Secret Halibut Brine Revealed!

By Gary Blasi | 07/14/2013

I’ve been guiding a decade for halibut on the North Coast and tinkered with countless recipes. I’m always messing with stuff; constantly mixing scents, trying new baits and techniques. However, this summer I’ve found something I plan to stick with.

Anyone who fishes for halibut knows how important scent is. Over the years I’ve used many scents, but this the first time I’ve used Pautzke Nectar in my halibut bait brines and I’m very excited about the results. Since switching over to the Nectar the bite seem to come faster.
The brine I’ve been using for halibut this summer is simple to make and it achieves two things: it scents and toughens my bait. Most importantly, the Pautzke Nectar scent seems to last longer than others I’ve used in the past. When using the Nectar, even after a 30-minute soak a few hundred feet down in the ocean, I’ll bring the bait up and it’s still pink the middle, which means the bait is absorbing the Nectar.

In fact, last week on one of our charters we caught three halibut on one bait. After the second fish was caught, we dropped it back down and the meat of the salmon belly, which is normally orange was still a dark red. That red tells me the Halibut & Rockfish and red Nectar we used is powerful stuff. These halibut love Nectar and krill, of course.

Here’s exactly what I do to make my halibut brine and put enough scent down there to be successful when fishing. When targeting halibut I usually use salmon bellies and herring.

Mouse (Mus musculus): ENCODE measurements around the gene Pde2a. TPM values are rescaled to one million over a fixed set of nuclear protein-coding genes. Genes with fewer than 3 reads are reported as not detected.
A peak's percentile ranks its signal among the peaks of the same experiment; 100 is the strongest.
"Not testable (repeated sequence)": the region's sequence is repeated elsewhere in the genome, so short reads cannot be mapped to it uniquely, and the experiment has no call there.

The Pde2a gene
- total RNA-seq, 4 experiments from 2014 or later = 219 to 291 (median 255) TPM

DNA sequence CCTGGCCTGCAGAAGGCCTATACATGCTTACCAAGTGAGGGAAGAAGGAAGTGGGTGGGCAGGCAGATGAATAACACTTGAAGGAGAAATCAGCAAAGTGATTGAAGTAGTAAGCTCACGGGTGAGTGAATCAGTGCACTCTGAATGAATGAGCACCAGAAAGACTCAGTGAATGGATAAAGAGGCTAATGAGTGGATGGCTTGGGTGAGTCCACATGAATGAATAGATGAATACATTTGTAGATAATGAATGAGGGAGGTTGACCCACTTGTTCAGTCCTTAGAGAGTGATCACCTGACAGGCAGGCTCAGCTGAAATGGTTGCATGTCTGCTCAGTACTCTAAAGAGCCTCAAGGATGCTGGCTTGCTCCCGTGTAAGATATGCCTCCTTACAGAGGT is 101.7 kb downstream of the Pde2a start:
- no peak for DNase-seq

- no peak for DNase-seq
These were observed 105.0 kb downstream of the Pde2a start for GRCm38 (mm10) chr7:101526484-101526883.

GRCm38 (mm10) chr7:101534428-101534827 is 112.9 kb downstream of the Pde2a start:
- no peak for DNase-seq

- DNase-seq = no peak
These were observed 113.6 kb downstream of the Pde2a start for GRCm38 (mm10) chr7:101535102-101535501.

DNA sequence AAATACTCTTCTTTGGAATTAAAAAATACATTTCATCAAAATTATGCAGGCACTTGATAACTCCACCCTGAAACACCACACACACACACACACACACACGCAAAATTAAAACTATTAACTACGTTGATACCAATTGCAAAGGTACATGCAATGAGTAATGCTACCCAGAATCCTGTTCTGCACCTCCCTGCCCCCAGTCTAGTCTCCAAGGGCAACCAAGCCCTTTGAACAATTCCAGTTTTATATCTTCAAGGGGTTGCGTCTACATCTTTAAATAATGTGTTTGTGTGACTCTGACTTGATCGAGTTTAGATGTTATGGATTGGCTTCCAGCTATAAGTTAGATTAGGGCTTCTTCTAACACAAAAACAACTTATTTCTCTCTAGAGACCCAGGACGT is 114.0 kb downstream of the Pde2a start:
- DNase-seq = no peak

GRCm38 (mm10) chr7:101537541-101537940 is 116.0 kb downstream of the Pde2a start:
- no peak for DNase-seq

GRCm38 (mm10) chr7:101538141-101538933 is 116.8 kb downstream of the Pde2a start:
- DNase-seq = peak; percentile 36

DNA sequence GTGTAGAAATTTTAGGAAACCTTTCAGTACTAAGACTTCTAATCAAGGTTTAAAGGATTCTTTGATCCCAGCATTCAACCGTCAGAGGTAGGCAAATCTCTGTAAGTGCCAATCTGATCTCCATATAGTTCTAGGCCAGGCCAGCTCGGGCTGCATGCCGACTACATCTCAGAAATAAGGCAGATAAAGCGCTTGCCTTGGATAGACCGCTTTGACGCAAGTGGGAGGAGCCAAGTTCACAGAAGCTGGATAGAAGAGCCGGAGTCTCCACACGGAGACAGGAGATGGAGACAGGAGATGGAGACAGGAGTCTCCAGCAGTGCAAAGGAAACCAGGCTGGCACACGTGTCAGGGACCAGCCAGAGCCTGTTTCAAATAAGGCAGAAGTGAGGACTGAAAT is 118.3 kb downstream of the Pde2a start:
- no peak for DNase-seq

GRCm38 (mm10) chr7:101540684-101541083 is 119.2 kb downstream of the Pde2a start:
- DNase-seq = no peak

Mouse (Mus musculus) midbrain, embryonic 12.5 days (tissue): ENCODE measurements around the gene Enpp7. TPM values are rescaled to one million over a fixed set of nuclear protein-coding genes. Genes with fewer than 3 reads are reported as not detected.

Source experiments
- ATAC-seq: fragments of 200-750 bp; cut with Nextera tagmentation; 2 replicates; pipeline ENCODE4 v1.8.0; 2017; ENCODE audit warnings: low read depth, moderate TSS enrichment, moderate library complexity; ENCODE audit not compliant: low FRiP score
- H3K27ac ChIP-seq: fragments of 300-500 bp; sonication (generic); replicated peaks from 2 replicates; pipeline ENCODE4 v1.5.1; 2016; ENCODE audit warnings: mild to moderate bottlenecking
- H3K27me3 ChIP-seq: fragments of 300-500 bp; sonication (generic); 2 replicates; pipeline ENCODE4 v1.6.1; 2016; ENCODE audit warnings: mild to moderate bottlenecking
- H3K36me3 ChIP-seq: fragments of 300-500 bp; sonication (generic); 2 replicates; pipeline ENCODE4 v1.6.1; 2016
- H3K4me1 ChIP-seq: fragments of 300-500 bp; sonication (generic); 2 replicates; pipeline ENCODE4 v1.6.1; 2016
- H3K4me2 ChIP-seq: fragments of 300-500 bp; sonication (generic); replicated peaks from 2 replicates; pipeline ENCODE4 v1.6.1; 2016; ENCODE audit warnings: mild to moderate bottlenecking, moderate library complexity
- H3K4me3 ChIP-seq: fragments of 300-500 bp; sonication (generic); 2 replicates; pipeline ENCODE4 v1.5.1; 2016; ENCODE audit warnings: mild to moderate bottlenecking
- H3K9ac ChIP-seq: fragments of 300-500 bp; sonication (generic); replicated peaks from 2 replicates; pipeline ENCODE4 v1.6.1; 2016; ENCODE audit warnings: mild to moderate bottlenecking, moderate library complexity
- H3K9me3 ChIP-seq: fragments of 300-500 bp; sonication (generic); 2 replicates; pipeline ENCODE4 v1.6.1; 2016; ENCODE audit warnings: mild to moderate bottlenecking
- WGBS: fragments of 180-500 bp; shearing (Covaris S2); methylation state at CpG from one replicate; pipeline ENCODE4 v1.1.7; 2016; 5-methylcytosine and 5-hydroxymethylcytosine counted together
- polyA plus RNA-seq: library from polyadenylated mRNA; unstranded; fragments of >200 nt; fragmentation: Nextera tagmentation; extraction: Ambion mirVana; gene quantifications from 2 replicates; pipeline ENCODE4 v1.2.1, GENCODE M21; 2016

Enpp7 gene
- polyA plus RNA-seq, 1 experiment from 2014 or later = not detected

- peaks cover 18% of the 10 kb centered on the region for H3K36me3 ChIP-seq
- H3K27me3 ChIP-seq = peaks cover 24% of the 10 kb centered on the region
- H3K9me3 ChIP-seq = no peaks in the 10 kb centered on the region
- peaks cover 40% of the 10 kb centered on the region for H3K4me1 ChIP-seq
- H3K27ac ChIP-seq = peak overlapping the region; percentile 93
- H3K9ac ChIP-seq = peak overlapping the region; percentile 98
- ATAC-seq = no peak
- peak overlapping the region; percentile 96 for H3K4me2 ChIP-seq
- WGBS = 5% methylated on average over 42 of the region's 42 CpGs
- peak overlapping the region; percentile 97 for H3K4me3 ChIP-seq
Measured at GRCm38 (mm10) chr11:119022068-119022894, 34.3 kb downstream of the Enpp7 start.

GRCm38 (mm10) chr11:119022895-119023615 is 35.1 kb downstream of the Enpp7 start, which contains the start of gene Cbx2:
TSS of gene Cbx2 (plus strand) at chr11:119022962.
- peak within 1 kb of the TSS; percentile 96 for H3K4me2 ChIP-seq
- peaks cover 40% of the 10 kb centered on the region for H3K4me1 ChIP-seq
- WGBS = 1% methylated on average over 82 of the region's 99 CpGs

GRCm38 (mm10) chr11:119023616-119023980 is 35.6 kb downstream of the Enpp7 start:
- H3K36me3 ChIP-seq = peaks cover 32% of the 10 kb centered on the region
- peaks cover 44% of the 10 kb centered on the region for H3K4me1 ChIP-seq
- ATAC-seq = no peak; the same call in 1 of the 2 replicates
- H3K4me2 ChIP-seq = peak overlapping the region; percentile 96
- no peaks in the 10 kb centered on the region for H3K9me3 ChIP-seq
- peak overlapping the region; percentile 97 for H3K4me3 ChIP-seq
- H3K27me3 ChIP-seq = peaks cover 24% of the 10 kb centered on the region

The Full Throttle Halibut Brine

Step 1:

Place salmon bellies, herring and salmon leftovers in bucket.
Step 2:

Add Fire Power (pure krill powder). Personally, I coat the top of the herring, normally using about a quarter of the Fire Power container.
Step 3:

Add Halibut & Rockfish Nectar. I usually add two containers, but I’m doing a big batch at a time. Two bottles is enough for a 5-gallon bucket (later I add purple Nectar, too).
Step 4:

Add Purple Nectar. The reason I do this is because it darkens the bait, more so than just the plain red, but honestly the main reason is since I’ve been playing around with the Nectar colors I’ve been catching fish with purple. If something I try works I keep using it.
Step 5:

Mix contents. I have a stick I’ll put in there and mix it. Then, I’ll put it in the fridge and let it sit overnight. I’ll let it sit about 18 hours and it’s ready to fish.
*Editor’s Note: Gary wears gloves when making this brine. If he doesn’t his fingers could end up any color of the spectrum of a rainbow. Gary Blasi operates Full Throttle SportFishing out of Eureka, Ca. For info on his halibut trips please visit